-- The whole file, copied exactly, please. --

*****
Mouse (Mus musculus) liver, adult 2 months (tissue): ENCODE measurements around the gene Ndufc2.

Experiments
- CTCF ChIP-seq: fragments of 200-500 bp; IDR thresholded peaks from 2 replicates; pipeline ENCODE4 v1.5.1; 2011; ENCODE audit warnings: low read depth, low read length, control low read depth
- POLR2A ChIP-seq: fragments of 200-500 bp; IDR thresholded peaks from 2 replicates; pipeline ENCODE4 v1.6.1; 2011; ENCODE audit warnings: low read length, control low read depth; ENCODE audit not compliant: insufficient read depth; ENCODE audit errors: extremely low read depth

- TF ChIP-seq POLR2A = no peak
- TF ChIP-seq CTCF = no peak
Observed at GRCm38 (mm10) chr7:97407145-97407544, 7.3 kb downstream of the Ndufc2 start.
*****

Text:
Mouse (Mus musculus) liver, adult 2 months (tissue): ENCODE measurements around the gene Ndufc2.

Experiments
- CTCF ChIP-seq: fragments of 200-500 bp; IDR thresholded peaks from 2 replicates; pipeline ENCODE4 v1.5.1; 2011; ENCODE audit warnings: low read depth, low read length, control low read depth
- POLR2A ChIP-seq: fragments of 200-500 bp; IDR thresholded peaks from 2 replicates; pipeline ENCODE4 v1.6.1; 2011; ENCODE audit warnings: low read length, control low read depth; ENCODE audit not compliant: insufficient read depth; ENCODE audit errors: extremely low read depth

- TF ChIP-seq POLR2A = no peak
- TF ChIP-seq CTCF = no peak
Observed at GRCm38 (mm10) chr7:97407145-97407544, 7.3 kb downstream of the Ndufc2 start.